Canadian lumber rising to new heightsCommodity prices have risen to record levels over the past year and for the home-building industry in Canada, increasing prices, coupled with supply chain disruptions, are exacerbating the housing supply shortage.
“At the top of the list of commodity prices rising is lumber and what we have seen is a really hot housing market both in terms of new construction and renovations and also in the resale market,” said Kevin Lee, CEO of the Canadian Home Builders’ Association (CHBA).
“There was a slow down early on (in the pandemic) with everything shutting down but housing came back very quickly as people showed that they place high importance on home. Everybody started looking at, do I have enough space? Do I want to renovate my existing space?”
The pandemic accelerated the shortage of housing supply and pent-up demand that already existed, he pointed out, adding the housing market in Canada and the United States took off last summer. “The U.S. relies heavily on Canadian lumber, so with all of that housing activity and that shortage of housing supply and all of a sudden the dam sort of bursting surprisingly through COVID, there is a scarcity of lumber,” said Lee.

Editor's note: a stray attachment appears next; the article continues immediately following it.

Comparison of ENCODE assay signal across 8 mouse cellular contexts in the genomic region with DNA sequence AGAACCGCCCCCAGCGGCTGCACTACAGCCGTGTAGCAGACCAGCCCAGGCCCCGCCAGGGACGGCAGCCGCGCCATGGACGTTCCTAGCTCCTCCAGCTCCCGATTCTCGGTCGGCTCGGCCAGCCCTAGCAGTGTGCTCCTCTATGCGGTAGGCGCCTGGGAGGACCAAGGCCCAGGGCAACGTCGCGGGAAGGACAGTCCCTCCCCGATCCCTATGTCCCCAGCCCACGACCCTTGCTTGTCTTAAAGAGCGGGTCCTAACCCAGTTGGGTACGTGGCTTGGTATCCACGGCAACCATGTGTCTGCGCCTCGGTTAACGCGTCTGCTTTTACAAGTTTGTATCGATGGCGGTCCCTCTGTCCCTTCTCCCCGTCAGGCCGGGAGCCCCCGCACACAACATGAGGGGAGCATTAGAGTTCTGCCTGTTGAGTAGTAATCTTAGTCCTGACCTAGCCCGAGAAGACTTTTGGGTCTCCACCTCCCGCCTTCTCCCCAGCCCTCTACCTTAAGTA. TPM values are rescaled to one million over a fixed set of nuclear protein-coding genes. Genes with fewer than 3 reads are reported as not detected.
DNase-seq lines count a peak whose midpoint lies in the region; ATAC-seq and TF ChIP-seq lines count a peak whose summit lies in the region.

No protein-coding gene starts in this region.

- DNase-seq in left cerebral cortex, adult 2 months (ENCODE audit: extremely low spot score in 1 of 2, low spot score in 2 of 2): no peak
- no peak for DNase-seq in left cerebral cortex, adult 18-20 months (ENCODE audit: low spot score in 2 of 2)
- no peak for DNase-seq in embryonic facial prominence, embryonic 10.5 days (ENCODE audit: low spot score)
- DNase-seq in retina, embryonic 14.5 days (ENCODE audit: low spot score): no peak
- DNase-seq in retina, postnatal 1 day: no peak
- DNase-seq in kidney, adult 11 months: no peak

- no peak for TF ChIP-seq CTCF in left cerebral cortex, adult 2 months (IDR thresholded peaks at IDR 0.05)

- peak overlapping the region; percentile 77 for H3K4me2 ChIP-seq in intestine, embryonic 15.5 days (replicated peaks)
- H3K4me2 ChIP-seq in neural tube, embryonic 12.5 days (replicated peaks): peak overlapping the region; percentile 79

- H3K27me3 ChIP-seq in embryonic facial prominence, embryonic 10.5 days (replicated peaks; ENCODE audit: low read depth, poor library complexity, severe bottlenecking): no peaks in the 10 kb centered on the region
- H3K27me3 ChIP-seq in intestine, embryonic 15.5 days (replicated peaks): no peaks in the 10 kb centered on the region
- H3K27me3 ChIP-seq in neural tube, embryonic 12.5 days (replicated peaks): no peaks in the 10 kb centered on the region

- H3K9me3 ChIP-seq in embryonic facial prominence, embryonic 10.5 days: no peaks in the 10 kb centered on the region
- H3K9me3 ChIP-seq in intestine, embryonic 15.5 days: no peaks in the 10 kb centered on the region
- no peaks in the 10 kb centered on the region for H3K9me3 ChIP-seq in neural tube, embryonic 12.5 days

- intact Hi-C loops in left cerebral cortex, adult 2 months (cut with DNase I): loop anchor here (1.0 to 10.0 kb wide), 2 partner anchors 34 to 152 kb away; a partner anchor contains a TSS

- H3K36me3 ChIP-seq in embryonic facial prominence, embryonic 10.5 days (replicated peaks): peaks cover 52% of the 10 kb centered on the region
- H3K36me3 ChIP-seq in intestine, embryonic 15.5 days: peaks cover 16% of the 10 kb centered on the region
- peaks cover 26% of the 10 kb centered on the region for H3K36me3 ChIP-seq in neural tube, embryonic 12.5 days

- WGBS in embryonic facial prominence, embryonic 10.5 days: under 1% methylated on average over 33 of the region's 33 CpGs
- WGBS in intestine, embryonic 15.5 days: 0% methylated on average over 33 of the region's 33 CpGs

“The lumber mills in Canada and the U.S. slowed right down early in the pandemic but the housing market rebounded faster than the mills got back up and running. With the integrated North American market, you are really seeing the shortage really affect price, so we’ve seen lumber prices skyrocket and that hasn’t abated.”
Patricia Mohr, an economist and commodity market specialist, said the Scotiabank Commodity Price Index dropped to a very low level in April 2020 following the outbreak of COVID-19 but began to rally in May and is now up a strong 21.2 per cent year-over-year as of January 2021. The forest products sub-index has led the way with a 53 per cent gain year-over-year.
Latest quarterly Timber Market Survey reportSoftwood products
Prices for most untreated structural MGP products in Australia increased over the December quarter 2020. Price movements for MGP10 products ranged between 0.6% and 0.7%, while prices for MGP12 products ranged between staying relatively stable and increasing up to 0.8%. Prices for treated F7 products increased between 0.9% and 1.2%, and there were similar price movements for treated decking and sleeper products; up to 1.1% higher over the quarter.
Price movements for most panel products ranged between 0.3% and 0.9% higher, while MDF product prices remained relatively stable. Price movements for engineered wood products were mixed, with LVL prices increasing by up to 0.9% and I-joist/I-beam products remaining more stable; within +/- 0.2%.
Over the six months to the end of December 2020, prices for kiln dried hardwood structural products increased between 0.4% and 1.0%, while prices green sawn structural products increased by up to 0.5%. Price movements for most hardwood flooring products ranged between 0.7% and 1.8% higher, while price movements for Blackbutt flooring were more subdued and ranged between 0.1% to 0.4% higher.